Anyway, you get the picture. But my reason for writing this isn’t to share anecdotes about the impact of lyrics on my life. It’s because I’m wondering whether – like me and Jane Pauley – there are lyrics that have imprinted on your soul or psyche…

© 2014 Ingrid Sapona


On being … a paradigm shift?

By Ingrid Sapona

Before I begin, let me say that the decision to write about today’s topic came to me as I was watching the morning news, so I’m sure there are angles I’ve not considered (hence the question mark). But the theme – the issue, really – has been on my mind for quite some time, so I thought I’d put it forward for your consideration.

Many years ago I remember being incensed – INCENSED – when I heard that a titan of technology told an audience at some tech conference that we have no privacy and we should all “just get over it”. (To give you an idea of how long ago that was, I just Googled it and it was Scott McNealy, chief executive officer of Sun Microsystems, who said that in 1999.) I was irritated by his cavalier attitude about privacy and bothered by the idea that folks in the tech sector think they know better than the rest of us.

McNealy’s comments ignited a minor firestorm at the time – a flurry of outrage that, I thought, died down too quickly. But, though the spotlight faded from McNealy, over time the topic of privacy started making its way into the mainstream news. And of course, last year Edward Snowden, who publicized lots of information that some would argue was private, has (ironically) become the bellwether of privacy.

Though most people seem to focus on matters of government surveillance and the impact of that on our right to privacy, not as many seem troubled about the information private companies and organizations openly and surreptitiously collect about us (and often sell to others). Though I’m used to it, it still surprises me – and creeps me out a bit – when ads pop up on my computer screen with offers from hotels I’ve recently stayed at or for goods or services I recently searched for. But, what can you do? Or, you may think, what harm can come of it? Ahhh… that’s the more interesting question, isn’t it?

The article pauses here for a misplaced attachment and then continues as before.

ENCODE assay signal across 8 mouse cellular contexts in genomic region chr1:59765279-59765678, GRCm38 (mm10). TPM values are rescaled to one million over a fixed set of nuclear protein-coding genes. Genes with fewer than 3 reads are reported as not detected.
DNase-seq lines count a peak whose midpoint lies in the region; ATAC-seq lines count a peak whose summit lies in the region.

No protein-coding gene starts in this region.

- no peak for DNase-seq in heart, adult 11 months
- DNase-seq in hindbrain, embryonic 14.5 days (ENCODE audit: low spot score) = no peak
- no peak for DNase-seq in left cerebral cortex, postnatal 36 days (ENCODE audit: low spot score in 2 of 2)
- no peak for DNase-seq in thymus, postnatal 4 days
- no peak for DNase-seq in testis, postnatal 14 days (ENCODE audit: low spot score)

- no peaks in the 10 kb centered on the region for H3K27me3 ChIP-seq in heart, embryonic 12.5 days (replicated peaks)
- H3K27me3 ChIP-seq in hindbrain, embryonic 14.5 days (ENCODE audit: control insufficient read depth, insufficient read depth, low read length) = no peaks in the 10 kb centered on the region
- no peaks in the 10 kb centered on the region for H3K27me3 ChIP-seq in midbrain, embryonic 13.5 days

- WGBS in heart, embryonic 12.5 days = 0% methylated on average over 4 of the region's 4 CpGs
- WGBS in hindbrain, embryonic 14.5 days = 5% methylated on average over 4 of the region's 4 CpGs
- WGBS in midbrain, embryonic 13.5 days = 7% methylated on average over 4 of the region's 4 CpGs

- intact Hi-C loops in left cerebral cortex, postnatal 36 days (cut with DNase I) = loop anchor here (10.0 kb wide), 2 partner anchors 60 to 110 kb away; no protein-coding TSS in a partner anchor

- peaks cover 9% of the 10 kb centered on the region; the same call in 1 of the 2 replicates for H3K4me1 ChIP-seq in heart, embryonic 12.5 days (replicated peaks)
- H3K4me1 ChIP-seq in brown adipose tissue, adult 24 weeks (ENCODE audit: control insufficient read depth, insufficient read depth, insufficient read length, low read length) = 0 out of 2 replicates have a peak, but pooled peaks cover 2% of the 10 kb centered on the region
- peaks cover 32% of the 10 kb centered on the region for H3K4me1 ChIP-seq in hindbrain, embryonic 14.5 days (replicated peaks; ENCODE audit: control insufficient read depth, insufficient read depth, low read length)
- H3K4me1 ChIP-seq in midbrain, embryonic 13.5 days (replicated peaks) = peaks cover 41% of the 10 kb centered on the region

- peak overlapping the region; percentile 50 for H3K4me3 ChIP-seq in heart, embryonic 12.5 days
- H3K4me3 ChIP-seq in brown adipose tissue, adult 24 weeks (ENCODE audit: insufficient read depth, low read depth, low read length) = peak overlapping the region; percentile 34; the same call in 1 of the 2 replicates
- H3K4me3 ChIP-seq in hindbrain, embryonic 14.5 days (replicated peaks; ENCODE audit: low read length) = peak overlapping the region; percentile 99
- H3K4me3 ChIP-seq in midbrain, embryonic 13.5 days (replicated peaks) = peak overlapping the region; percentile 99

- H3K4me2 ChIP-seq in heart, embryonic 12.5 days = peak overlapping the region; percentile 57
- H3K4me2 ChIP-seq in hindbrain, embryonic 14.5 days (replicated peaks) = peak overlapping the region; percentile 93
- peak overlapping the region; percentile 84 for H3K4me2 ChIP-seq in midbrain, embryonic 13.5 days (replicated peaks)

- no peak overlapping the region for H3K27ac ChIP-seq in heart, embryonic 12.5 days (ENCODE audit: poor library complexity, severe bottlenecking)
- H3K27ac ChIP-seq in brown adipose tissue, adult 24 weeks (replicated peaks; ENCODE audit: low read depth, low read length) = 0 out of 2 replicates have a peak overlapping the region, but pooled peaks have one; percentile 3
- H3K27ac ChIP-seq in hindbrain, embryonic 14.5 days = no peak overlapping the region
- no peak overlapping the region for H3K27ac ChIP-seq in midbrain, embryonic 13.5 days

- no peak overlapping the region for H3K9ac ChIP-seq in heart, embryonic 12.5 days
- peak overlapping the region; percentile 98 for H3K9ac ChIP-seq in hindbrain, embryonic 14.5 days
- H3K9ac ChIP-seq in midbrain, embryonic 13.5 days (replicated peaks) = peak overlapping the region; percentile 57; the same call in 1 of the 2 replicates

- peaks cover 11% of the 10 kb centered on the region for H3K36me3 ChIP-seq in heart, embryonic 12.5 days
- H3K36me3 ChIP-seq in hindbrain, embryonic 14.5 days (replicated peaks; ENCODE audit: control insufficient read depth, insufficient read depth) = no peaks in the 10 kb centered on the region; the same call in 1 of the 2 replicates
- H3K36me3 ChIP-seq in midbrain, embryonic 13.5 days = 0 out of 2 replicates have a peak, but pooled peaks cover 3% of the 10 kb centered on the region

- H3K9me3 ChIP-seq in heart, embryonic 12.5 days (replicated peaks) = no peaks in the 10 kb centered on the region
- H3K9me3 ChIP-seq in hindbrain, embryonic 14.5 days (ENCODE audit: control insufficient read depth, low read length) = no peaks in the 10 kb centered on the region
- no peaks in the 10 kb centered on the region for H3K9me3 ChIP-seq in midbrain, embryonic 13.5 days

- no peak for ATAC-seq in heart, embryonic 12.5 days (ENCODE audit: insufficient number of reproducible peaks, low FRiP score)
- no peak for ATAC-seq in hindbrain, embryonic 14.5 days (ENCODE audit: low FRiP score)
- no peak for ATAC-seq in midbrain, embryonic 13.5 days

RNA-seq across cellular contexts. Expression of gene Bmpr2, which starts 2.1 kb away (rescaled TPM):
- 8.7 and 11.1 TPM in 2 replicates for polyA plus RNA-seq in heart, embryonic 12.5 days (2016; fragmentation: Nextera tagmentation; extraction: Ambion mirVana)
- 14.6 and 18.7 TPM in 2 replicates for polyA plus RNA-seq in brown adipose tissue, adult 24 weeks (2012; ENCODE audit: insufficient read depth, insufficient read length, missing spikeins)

And then there’s today’s news story about the missing Malaysian jet. As the story’s unfolding we’re hearing about all the different avenues investigators are pursuing. We’re all relieved to know that it’s not just a function of people in helicopters or on ships scanning the ocean’s surface for clues. It’s way more sophisticated than that, so we’re learning. For example, though we’ve all heard of the flight data recorder – the black box – I’ll bet few people realized that modern jets are equipped with devices that send signals back to the manufacturer. Hmm… sounds a bit like the GPS system insurance companies would like to see in cars to track drivers’ whereabouts and behaviour – an idea many oppose as an intrusion into their privacy.

In the old days – I mean the early days of the internet – folks believed they could protect their privacy by taking the proper steps. So, as long as you were careful and paid attention to the public and private settings on things like YouTube and Facebook, your privacy was protected. Now, that seems as naïve a belief as the notion that if you delete an e-mail, the information is gone. Of course, I wonder how many readers who may have just chuckled at those examples weren’t quite so amused when they heard just how smart their smart phone is and how much it can tell others about them.

© 2014 Ingrid Sapona